Coast lawyer’s mammoth fight for $3m crash payout
A SUNSHINE Coast lawyer has won a mammoth legal battle against a top insurance company that resulted in a $3 million payout for her injured client after a horror car crash.
Slater and Gordon Birtinya lawyer Nicola Thompson put up a long fight against CTP insurer RACQ after a 2013 crash left Mason Lee, now 23, wheelchair-bound and suffering tetraplegia.
A Supreme Court decision in 2017 blamed an underage Mr Lee for the crash after his blood was found on the driver's seat airbag, but the truth was finally proven yesterday which resulted in a $3.3 million payout.
"It was a tricky decision and we all knew what we were up against to make an appeal but we knew we had a strong case and that the family needed justice to be able to move on and recover together," Ms Thompson said.
The family, who are originally from Taiwan, were holidaying on North Stradbroke Island when they collided with an oncoming car.
DNA evidence presented in court showed he was the driver and despite appealing the decision, he lost.
His lawyers, Slater and Gordon, were then granted special leave to appeal in the High Court.
The High Court yesterday ruled that Mr Lee was in the back seat with his two younger brothers at the time of the crash, while his father was driving.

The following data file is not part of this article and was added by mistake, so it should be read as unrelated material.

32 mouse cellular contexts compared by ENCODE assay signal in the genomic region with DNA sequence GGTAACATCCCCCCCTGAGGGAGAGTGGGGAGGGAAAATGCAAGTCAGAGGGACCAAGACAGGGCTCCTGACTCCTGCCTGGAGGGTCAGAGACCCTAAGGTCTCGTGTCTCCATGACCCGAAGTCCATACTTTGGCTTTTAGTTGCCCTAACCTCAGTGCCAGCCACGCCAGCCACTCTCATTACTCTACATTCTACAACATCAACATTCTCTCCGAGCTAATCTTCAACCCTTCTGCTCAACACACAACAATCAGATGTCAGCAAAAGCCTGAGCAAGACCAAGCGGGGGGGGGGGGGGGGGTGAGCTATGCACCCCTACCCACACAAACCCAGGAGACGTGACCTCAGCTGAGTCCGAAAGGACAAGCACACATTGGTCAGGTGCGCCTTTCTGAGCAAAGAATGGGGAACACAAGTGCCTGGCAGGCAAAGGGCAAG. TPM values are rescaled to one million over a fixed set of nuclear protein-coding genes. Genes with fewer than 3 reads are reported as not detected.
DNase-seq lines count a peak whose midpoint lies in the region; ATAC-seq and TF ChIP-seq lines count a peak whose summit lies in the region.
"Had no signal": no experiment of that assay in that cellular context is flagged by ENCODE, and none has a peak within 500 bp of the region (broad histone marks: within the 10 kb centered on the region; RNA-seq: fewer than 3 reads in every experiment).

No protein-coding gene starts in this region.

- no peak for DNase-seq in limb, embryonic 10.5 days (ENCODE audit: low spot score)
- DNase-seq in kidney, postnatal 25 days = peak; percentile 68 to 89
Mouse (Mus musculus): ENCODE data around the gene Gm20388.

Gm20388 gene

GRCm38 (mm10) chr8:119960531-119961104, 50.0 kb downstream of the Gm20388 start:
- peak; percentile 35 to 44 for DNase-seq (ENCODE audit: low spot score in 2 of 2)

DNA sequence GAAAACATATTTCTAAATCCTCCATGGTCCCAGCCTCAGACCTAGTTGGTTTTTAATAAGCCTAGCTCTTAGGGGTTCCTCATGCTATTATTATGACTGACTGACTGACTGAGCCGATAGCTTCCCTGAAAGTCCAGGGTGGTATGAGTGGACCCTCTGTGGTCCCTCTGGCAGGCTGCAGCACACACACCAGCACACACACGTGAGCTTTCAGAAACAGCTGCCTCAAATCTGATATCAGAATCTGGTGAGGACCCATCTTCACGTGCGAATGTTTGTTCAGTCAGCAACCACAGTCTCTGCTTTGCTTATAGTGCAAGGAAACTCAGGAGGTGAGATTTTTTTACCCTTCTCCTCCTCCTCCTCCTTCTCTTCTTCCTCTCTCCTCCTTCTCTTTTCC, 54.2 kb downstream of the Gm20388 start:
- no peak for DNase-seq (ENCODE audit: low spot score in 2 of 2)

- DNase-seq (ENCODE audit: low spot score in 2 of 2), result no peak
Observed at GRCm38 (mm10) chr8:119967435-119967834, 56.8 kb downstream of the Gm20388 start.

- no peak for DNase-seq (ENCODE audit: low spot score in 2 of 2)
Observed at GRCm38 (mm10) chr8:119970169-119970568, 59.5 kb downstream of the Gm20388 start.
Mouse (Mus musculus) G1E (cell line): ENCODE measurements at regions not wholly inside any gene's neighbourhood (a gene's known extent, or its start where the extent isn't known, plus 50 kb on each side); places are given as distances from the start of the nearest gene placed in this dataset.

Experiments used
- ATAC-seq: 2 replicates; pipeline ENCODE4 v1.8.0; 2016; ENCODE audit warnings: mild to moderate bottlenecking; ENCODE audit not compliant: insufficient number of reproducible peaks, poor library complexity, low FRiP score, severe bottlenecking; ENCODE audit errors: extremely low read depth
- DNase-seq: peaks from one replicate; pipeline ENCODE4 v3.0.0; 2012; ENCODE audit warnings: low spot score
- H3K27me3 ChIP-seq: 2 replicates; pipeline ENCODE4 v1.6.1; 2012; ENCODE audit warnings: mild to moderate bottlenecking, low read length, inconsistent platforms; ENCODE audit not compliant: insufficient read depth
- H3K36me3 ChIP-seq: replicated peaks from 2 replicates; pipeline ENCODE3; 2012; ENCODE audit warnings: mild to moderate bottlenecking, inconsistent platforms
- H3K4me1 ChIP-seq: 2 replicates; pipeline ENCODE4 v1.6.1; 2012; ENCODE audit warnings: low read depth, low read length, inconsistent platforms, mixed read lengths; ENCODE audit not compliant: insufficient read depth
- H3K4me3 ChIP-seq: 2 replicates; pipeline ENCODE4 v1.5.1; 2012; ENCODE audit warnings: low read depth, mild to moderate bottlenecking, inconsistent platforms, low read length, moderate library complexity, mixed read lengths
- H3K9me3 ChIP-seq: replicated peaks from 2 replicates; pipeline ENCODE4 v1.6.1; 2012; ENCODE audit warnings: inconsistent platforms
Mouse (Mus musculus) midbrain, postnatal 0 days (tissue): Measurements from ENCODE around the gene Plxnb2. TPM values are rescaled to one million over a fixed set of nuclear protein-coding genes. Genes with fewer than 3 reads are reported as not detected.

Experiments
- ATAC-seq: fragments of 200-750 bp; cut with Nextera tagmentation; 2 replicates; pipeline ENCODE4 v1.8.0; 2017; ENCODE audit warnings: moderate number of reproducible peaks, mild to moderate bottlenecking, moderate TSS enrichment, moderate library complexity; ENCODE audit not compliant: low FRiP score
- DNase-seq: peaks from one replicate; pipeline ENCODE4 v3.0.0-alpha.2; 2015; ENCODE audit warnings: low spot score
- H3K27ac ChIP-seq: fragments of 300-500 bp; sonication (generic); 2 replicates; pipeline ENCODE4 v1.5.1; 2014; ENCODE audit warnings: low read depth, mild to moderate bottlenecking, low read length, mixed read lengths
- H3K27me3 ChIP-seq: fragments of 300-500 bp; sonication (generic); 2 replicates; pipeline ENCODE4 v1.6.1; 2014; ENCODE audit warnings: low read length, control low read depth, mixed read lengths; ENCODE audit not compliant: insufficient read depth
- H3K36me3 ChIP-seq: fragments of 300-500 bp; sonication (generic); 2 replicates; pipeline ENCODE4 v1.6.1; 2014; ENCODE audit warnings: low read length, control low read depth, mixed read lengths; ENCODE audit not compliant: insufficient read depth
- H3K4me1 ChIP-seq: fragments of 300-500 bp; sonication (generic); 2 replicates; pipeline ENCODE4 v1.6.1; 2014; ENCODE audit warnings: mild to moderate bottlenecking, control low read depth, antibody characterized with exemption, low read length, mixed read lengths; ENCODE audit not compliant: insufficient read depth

"I was actually asleep during the car ride and when I woke up I was lying on the ground. I couldn't lift my arms and legs," Mr Lee said.
"People were telling me not to move my neck. I think I passed out from the pain and woke up in hospital. I could only move my toes at first and it has taken years of physio in hospitals and hydrotherapy before I could walk on crutches to maintain the level of movement I have."
Mr Lee was awarded $3,350,000 in damages to cover his rehabilitation expenses, loss of wages and future expenses. RACQ was also ordered to pay Mr Lee's legal costs.
The High Court found that the teenager's blood had ended up on the airbag by way of transfer, after his father cradled his son's bleeding face.
As Mason's mother was trapped in the front passenger seat, his father had to climb through the driver's side to check on her, causing his hands to brush past the airbag.
"We have been waiting for this day, there was a lot of anticipation. We didn't know what was ahead," Mr Lee said.
Ms Thompson, said Mr Lee and his family, who have been caring for him since the accident, were relieved that his claim was successful.
"It's been a difficult and challenging road to get where we are, and Mason and his family are very happy with the High Court decision," she said.
"Mason will now be able to receive the assistance and equipment he needs for the rest of his life, including a wheelchair, walking aids, rehabilitation and home modifications.
"This week's decision will provide them with certainty that Mason will receive high quality care, as previously they couldn't afford a carer and this will now be an option to them.
Ms Thompson said if the appeal had not been successful, the family faced fraud charges through the Motor Accident Insurance Commission.